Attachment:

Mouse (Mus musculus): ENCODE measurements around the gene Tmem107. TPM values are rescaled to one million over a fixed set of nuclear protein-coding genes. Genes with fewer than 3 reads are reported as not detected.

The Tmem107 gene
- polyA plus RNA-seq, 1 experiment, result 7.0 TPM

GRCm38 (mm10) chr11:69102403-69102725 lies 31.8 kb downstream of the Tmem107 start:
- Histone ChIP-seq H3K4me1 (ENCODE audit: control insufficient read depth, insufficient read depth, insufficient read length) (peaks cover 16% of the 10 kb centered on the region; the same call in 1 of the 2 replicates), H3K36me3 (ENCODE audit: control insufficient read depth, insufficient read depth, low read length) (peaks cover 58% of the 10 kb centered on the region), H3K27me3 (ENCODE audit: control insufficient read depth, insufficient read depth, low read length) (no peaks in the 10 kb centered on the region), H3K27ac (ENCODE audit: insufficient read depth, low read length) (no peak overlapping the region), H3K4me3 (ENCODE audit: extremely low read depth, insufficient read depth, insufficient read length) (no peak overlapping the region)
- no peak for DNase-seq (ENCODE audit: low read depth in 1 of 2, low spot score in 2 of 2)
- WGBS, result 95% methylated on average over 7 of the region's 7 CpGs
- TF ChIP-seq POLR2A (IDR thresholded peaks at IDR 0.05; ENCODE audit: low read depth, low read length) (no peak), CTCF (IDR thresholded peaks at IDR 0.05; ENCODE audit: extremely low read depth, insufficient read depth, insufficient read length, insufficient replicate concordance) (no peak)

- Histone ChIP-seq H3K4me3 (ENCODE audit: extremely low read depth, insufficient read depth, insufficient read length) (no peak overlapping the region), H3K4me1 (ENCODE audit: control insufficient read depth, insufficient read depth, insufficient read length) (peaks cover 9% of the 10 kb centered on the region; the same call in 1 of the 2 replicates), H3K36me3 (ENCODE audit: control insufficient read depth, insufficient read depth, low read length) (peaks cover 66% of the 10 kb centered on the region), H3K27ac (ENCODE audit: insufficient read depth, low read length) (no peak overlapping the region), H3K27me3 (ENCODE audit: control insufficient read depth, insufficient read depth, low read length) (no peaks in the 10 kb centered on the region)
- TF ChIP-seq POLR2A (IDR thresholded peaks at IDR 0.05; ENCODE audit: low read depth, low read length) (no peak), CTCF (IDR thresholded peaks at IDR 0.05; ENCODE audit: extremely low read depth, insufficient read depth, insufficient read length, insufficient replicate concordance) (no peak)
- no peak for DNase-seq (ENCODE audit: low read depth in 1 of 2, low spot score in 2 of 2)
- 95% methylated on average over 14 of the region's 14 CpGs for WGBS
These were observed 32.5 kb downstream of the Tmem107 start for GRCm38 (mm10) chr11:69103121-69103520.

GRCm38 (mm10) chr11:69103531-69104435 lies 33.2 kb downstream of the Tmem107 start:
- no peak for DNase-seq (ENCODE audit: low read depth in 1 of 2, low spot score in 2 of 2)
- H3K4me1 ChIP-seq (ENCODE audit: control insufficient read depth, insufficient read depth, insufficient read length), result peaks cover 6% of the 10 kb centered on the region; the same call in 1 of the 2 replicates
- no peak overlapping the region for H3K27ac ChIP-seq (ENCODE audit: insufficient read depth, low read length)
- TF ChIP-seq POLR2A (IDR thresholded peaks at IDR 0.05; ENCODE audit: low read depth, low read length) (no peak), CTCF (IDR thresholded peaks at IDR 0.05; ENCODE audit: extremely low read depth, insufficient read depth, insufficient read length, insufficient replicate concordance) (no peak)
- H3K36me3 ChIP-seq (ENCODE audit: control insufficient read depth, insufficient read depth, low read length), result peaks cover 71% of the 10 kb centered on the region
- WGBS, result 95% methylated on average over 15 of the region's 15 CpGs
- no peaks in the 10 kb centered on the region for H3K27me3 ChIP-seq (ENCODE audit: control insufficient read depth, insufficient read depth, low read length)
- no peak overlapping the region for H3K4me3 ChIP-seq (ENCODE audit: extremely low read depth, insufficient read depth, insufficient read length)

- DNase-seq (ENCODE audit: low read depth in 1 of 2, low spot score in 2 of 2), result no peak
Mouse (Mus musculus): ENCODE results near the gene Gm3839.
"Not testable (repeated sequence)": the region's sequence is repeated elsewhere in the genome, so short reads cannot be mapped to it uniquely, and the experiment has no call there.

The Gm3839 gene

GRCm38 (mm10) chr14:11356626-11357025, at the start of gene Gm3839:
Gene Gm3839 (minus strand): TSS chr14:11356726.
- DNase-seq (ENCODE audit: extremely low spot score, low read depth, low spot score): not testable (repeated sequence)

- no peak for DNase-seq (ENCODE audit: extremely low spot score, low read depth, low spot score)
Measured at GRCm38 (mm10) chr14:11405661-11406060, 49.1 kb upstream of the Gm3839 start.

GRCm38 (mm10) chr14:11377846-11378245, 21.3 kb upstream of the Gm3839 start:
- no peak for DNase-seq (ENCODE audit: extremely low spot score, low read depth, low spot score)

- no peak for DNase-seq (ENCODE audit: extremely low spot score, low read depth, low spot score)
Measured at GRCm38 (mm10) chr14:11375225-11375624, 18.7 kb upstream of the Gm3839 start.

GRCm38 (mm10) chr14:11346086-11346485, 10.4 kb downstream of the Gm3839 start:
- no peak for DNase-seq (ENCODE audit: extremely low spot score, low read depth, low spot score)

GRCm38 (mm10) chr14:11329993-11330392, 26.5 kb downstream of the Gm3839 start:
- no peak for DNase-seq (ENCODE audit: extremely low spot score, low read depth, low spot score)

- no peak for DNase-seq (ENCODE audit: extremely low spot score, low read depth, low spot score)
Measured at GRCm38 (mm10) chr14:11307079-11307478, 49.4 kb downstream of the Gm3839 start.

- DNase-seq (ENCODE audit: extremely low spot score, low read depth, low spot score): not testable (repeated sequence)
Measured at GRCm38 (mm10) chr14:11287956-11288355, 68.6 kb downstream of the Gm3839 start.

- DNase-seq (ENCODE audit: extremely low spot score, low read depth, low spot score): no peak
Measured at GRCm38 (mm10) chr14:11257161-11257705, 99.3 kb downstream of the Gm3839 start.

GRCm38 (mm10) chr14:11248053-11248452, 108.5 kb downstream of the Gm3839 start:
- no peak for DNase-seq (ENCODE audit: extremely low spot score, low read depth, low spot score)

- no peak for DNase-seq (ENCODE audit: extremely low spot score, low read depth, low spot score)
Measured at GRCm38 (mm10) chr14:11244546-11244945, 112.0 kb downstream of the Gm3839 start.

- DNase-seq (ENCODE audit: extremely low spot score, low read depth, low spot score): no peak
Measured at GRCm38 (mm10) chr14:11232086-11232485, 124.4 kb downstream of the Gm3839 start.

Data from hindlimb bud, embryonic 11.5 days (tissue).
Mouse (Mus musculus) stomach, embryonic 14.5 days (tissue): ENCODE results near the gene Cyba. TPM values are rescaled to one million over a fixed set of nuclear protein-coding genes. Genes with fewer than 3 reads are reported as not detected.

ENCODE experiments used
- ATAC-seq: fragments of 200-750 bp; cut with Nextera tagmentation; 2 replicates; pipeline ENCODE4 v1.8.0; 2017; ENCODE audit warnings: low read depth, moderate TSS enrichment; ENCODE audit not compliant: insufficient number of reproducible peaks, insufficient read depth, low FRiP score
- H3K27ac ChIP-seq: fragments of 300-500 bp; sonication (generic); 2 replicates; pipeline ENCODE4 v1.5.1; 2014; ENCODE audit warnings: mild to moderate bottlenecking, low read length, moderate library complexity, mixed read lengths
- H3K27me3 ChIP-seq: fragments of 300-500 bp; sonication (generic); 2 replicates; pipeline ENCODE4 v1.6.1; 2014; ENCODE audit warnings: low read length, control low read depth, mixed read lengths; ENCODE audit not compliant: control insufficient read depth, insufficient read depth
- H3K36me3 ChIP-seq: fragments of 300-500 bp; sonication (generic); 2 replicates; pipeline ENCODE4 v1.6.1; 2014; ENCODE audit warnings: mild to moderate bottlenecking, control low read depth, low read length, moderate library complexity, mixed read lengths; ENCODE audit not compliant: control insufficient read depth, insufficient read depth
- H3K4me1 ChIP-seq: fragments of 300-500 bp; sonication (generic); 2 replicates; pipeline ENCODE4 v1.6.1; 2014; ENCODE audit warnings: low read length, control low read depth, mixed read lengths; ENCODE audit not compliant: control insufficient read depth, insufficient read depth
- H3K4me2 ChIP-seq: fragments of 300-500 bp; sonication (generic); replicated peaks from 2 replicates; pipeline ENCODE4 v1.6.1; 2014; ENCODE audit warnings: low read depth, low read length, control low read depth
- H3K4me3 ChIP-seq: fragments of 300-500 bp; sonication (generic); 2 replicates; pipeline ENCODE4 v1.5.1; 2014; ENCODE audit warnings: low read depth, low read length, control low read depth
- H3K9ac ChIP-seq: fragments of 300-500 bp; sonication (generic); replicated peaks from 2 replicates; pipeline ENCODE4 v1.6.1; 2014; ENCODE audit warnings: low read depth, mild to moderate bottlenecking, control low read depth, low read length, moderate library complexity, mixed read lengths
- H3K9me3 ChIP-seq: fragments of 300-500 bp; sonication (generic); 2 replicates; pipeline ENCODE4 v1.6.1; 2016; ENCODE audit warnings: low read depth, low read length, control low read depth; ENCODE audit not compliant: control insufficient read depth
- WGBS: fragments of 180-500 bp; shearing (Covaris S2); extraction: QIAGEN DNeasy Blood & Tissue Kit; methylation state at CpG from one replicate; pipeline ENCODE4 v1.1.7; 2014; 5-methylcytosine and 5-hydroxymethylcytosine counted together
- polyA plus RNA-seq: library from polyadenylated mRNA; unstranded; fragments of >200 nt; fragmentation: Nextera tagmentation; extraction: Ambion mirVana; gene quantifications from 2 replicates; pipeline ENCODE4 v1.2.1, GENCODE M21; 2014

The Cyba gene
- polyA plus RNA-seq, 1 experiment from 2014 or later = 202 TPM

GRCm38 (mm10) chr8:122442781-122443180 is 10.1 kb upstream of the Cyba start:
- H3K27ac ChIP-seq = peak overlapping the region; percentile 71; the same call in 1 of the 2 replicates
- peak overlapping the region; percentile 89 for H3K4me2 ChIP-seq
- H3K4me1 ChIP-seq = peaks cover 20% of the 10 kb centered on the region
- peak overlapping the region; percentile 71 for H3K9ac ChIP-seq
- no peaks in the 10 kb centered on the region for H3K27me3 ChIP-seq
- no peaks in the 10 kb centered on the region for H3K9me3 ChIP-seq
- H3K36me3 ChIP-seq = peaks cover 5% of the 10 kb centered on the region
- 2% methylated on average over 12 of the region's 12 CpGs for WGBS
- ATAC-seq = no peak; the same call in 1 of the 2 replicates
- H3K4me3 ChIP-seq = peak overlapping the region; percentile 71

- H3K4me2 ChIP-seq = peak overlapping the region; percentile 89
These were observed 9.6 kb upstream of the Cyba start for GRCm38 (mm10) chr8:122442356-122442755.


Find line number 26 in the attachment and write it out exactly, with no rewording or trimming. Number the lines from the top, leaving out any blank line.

The Gm3839 gene